News & Politics

Is Shocking Kids So Shocking?


In this week’s Voice cover story, staffer Jarrett Murphy writes about the Rotenberg Center, a Massachusetts educational facility that uses electric shocks on students who misbehave. As Murphy reports:

The only thing that sets these students apart from kids at any other school in America—aside from their special-ed designation—is the electric wires running from their backpacks to their wrists. Each wire connects to a silver-dollar-sized metal disk strapped with a cloth band to the student’s wrist, forearm, abdomen, thigh, or foot. Inside each student’s backpack is a battery and a generator, both about the size of a VHS cassette. Each generator is uniquely coded to a single keychain transmitter kept in a clear plastic box labeled with the student’s name. Staff members dressed neatly in ties and green aprons keep the boxes hooked to their belts, and their eyes trained on the students’ behavior. They stand ready, if they witness a behavior they’ve been told to target, to flip open the box, press the button, and deliver a painful two-second electrical shock into the student at the end of the wire.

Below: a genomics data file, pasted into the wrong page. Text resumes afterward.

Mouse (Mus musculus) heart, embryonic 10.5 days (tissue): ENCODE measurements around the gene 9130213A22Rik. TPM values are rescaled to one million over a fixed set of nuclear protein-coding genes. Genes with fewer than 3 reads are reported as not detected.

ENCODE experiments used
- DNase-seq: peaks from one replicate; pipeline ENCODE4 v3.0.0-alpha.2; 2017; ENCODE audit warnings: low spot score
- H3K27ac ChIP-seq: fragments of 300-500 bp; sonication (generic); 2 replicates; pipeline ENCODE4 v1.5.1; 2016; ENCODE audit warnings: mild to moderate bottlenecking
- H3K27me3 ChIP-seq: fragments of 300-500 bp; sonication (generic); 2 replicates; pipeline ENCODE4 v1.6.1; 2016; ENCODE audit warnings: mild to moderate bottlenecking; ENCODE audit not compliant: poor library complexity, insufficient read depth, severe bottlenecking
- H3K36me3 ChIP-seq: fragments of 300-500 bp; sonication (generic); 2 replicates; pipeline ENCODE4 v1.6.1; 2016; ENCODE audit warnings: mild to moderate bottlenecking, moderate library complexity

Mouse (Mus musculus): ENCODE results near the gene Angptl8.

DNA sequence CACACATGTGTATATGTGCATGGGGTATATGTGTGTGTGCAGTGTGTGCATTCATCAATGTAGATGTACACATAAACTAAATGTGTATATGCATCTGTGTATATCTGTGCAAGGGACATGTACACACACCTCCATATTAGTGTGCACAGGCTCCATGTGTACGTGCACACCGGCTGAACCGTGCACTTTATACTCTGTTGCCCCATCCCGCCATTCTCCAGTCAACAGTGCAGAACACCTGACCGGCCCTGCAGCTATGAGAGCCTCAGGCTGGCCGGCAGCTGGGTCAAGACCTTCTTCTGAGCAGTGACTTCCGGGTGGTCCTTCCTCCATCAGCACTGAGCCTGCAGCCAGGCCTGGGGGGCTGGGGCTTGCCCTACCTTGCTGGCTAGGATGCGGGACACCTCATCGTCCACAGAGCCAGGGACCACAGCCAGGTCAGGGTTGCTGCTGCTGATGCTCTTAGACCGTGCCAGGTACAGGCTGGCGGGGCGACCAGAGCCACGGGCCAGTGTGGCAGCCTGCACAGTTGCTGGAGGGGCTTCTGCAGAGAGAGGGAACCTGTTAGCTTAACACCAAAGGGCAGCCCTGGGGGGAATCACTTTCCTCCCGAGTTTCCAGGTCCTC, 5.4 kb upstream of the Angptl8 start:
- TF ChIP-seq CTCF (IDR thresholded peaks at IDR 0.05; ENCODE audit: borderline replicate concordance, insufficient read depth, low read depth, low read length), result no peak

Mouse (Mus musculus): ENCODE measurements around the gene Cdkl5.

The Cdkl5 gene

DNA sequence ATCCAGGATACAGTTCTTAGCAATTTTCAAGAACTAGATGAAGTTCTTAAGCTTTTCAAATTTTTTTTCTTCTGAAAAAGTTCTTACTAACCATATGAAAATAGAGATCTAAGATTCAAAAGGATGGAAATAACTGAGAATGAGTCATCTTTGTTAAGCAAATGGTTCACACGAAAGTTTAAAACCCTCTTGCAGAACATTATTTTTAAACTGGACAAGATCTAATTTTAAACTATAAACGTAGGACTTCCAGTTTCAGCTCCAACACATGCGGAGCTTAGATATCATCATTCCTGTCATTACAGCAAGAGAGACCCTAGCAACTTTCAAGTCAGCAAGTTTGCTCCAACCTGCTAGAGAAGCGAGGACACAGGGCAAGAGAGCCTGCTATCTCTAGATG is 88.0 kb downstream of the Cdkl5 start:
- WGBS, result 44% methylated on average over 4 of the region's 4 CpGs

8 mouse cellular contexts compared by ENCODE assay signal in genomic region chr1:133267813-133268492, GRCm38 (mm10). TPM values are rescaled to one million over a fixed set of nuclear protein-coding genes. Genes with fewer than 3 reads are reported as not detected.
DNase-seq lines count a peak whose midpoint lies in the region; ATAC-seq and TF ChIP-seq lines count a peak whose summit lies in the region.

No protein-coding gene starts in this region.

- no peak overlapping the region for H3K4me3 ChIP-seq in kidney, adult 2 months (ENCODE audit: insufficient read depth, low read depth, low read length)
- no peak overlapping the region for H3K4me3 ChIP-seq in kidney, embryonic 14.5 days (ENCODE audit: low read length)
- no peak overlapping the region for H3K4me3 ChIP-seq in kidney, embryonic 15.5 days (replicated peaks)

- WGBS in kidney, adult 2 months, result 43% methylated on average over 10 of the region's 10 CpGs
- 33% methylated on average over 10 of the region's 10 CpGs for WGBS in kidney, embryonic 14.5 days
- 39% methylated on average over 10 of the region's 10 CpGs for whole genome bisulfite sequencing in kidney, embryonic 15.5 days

The school’s founder, Matthew Israel, says that the shocks don’t hurt much and that sometimes so-called aversive therapy is the only method that works. New York state inspectors, Murphy writes, say the school goes too far, administering shocks “for behaviors that are not aggressive, health dangerous, or destructive, such as nagging, swearing, and failing to keep a neat appearance.”

Just asking: Does shocking kids seem okay to you, under any circumstance?

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